Fixing Leaky Pipes

by April Reinhardt
(last updated February 18, 2015)

We received an automated phone call from the water company several months ago. The cheery female voice of the recording told us that we had used an above average amount of water that week. Alarmed, and expecting an exorbitant water bill the following month, we checked all of the visible pipes of the house, made sure that the toilets weren't running water, and checked the exterior faucets of the house. We found no tell-tale signs of leakage, and held our breath until the water bill arrived. Apparently, and much to our relief, the water company had misdialed and called the wrong address.

However, there have been times in other situations where I've had to address leaky pipes. One unpleasant circumstance found me underneath the crawl space of the house, trying to patch a burst pipe in the coldest part of the winter. If you have leaky pipes, follow these steps for fixing them:

  1. Turn off the water supply. You will find the shut-off valve near plumbing fixtures.
  2. Completely wipe dry the pipe that is leaking.
  3. Determine if the leak is caused by a loose joint. If it is, simply tighten the joint, turn the water back on, and observe if the leak has stopped.

If the leak has stopped, your chore is finished. If you still see water spewing, that means you have a crack or a hole in the pipe. To patch the crack or hole, follow these steps:

  1. Turn the water off at the shut-off valve and dry the pipe completely.
  2. Determine the position of the crack or hole and cover it thickly and completely with epoxy.
  3. Wrap electrical tape or white thread tape around the pipe, covering the crack or hole, and then cover the tape with a thick layer of epoxy.
  4. Cut a section of rubber and wrap it around the pipe. Hold the rubber in place until it adheres to the pipe.
  5. Affix several metal pipe clamps or plastic wire-ties to the rubber and tighten them as tight as you can against the pipe. If you are working with PVC pipe, take care not to over-tighten, as you can crush or crack the pipe further.
  6. Allow the project to cure for at least an hour.

After you've allowed the pipe to cure, turn the water back on and check for leaks. If you still see water leaking, then you might need to call a plumber.

Author Bio

April Reinhardt

An admin­istrator for a mutual fund man­age­ment firm, April deals with the writ­ten word daily. She loves to write and plans to author a memoir in the near future. April attend­ed More­head State Uni­ver­sity to pursue a BA degree in Ele­men­tary Edu­ca­tion. ...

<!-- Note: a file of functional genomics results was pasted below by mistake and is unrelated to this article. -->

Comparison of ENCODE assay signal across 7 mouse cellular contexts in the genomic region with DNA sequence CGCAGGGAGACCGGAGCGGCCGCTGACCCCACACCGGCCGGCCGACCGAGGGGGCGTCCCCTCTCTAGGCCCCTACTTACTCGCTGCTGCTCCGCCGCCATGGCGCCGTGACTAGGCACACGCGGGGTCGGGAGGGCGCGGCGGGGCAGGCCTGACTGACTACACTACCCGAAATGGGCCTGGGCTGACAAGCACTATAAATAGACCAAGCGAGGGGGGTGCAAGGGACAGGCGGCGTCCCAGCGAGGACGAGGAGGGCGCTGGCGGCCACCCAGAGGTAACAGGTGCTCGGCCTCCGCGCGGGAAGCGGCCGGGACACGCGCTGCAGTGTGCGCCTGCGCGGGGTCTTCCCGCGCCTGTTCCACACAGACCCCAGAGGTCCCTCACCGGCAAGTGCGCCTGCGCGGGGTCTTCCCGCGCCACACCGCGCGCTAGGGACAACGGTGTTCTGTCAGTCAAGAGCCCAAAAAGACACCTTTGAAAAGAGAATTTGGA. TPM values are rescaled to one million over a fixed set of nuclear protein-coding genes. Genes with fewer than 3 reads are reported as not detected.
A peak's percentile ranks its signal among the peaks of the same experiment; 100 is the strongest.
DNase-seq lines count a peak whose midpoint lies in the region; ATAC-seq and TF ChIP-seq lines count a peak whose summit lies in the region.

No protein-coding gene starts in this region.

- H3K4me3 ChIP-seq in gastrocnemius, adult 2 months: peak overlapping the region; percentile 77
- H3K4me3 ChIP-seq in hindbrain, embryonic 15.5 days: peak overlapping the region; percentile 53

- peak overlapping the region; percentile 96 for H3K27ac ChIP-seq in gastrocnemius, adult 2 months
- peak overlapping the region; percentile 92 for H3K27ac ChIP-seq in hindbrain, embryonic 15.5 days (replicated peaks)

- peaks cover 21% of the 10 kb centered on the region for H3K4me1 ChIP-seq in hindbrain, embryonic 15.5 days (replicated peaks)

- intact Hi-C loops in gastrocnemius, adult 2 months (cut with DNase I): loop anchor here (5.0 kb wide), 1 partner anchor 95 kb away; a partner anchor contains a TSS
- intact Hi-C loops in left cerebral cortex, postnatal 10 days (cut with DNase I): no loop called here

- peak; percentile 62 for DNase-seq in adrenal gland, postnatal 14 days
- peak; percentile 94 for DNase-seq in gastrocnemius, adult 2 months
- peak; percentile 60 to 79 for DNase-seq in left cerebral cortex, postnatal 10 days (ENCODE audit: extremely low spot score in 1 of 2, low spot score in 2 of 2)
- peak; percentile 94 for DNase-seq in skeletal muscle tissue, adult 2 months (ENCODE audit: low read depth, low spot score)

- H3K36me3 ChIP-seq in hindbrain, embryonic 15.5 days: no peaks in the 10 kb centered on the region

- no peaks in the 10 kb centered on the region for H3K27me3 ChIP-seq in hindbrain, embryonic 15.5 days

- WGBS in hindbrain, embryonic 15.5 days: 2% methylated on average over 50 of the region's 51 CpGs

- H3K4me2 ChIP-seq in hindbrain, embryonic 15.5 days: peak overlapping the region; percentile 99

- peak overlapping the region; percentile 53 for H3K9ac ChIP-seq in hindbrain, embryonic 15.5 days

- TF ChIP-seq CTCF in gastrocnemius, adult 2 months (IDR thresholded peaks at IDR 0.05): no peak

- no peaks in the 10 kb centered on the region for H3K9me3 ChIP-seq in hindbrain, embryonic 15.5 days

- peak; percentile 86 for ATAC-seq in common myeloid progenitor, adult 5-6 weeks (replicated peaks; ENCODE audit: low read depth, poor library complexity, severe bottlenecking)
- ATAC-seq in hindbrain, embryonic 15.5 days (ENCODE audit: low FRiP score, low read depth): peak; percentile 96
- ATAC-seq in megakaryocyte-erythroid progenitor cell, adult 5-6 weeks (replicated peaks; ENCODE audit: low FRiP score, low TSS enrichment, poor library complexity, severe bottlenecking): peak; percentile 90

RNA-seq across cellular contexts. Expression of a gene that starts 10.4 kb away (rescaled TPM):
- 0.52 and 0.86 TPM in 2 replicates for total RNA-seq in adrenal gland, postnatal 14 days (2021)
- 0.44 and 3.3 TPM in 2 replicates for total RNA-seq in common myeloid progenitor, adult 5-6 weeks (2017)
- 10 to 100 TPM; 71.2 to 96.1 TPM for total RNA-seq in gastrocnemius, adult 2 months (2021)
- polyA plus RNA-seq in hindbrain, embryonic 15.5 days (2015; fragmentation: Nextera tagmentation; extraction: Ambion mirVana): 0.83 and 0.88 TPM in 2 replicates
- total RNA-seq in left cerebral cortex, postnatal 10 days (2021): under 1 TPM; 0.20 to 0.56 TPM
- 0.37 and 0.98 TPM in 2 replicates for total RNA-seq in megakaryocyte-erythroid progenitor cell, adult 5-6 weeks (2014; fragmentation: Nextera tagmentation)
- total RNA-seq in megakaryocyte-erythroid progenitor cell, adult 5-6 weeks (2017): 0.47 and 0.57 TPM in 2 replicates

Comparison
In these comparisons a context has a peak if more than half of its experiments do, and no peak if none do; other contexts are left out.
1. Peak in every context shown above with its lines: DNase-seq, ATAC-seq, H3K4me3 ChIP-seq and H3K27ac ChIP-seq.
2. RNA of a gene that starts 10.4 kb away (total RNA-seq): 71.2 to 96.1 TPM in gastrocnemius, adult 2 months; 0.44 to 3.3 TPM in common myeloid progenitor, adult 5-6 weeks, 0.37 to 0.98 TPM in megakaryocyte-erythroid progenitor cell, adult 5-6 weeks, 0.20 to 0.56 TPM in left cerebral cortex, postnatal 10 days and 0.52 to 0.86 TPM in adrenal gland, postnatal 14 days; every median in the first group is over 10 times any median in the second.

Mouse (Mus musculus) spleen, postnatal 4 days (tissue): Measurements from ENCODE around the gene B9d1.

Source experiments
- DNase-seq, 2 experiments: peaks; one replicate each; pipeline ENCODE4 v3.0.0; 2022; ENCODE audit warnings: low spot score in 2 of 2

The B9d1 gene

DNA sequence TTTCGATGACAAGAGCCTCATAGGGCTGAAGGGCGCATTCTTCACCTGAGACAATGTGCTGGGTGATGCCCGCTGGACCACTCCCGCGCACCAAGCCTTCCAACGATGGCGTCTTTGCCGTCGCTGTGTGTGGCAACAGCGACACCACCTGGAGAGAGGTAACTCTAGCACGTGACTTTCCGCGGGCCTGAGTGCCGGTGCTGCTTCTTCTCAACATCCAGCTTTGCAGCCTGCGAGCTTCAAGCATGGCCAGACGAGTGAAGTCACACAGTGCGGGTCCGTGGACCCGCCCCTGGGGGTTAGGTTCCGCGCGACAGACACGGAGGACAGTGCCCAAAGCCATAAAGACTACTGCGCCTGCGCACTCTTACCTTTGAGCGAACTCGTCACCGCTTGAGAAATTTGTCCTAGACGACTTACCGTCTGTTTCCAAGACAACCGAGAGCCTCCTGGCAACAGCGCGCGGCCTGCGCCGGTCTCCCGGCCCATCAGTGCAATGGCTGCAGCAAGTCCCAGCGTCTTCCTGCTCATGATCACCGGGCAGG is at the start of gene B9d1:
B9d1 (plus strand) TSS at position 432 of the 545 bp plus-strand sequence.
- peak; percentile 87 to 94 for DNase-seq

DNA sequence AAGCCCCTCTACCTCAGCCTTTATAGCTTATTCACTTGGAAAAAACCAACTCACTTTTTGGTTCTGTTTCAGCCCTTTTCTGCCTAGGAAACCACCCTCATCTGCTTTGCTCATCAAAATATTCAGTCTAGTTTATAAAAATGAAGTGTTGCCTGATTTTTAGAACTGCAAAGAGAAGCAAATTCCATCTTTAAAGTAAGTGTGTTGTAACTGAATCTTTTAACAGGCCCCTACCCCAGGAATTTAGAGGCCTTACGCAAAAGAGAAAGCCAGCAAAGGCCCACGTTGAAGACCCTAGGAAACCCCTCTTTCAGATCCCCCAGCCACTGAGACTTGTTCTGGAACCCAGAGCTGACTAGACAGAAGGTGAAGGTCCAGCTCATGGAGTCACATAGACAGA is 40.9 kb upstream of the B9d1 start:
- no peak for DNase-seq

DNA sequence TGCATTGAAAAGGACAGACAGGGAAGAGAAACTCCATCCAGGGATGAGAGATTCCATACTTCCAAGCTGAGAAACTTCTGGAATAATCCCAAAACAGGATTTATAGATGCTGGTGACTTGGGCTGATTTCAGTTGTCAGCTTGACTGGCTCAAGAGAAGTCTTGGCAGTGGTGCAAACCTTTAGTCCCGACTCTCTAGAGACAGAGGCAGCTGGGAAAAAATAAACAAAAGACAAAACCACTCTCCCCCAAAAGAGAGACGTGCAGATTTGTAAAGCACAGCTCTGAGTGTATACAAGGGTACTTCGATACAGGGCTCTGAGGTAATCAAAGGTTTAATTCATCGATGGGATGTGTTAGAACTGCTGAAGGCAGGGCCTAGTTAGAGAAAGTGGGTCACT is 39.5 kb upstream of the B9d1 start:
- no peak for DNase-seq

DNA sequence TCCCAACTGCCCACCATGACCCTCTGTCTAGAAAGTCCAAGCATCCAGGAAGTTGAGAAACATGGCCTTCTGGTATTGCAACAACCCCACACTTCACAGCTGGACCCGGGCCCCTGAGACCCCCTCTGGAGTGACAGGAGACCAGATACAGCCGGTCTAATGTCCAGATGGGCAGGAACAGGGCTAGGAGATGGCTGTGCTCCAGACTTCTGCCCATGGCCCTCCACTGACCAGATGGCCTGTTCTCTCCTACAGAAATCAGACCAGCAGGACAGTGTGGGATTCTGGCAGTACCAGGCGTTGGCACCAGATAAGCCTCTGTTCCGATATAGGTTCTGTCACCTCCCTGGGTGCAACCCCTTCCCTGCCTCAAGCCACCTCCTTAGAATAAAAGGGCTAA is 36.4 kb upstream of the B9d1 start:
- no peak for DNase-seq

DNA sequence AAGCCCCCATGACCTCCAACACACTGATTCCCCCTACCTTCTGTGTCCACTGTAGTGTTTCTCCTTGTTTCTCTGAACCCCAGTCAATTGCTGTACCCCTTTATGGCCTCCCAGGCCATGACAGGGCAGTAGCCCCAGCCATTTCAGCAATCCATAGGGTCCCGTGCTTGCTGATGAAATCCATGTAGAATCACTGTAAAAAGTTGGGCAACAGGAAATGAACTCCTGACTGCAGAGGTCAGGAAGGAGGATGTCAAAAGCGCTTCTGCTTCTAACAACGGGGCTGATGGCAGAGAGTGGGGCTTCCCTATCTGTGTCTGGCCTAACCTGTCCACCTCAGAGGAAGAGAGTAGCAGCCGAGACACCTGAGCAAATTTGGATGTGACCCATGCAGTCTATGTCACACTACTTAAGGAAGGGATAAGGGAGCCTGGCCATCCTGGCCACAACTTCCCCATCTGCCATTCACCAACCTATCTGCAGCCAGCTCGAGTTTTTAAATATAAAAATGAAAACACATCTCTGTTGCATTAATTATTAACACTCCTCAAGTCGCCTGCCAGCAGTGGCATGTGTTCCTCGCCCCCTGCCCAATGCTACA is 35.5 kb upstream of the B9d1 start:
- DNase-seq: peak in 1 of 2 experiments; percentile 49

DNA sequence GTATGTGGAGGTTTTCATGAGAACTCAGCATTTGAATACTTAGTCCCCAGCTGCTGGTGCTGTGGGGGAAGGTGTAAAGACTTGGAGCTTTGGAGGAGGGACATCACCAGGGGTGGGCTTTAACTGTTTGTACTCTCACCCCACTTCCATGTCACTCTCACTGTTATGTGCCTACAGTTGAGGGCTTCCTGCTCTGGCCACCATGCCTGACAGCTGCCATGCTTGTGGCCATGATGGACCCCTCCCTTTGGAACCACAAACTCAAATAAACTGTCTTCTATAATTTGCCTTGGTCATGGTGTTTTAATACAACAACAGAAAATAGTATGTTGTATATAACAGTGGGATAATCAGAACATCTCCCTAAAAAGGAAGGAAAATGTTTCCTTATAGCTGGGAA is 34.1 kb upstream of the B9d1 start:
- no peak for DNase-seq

MORE FROM APRIL

Relieving Pain from Rug Burn

Because rug burns are usually acquired inconspicuously, the severity of these first-degree-like burns may be overlooked. Left ...

Discover More

Cleaning Your Lawn Mower

If you're going to spend a few hundred dollars to purchase a lawn mower, it stands to reason that you should clean it and ...

Discover More

Filing Your Nails

Use clean or new emery boards, nail scissors and clippers, or metal nail files when filing your nails, and always start by ...

Discover More

MAX Power! A powerful lithium-ion drill/driver that delivers 0-to-650 RPM and 115 inches-per-pound of torque in a lightweight, easy-to-use package. An anti-slip soft grip and LED worklight makes this tool a delight to use. Check out Black & Decker 20-Volt Cordless Drill/Driver today!

More Home Improvement Tips

Replacing a Water Heater

Eventually everything in your home will need to be repaired or replaced, and your water heater is no different. Replacing a ...

Discover More

Winterizing a Hot Tub

Improperly shutting down your hot tub for the season can ruin an expensive investment. Most people should call a professional ...

Discover More

Choosing a Water Heater

Water heaters are an important piece of equipment in the home, and choosing the right one can mean all the difference between ...

Discover More
Subscribe

FREE SERVICE: Receive an e-mail several times each week with a featured home improvement tip. Enter your address and click "Subscribe."

Comments

If you would like to add an image to your comment (not an avatar, but an image to help in making the point of your comment), include the characters [{fig}] in your comment text. You’ll be prompted to upload your image when you submit the comment. Images larger than 600px wide or 1000px tall will be reduced. Up to three images may be included in a comment. All images are subject to review. Commenting privileges may be curtailed if inappropriate images are posted.

What is seven minus 5?

There are currently no comments for this tip. (Be the first to leave your comment—just use the simple form above!)


Subscribe

FREE SERVICE: Receive an e-mail several times each week with a featured home improvement tip. Enter your address and click "Subscribe."

(Your e-mail address is not shared with anyone, ever.)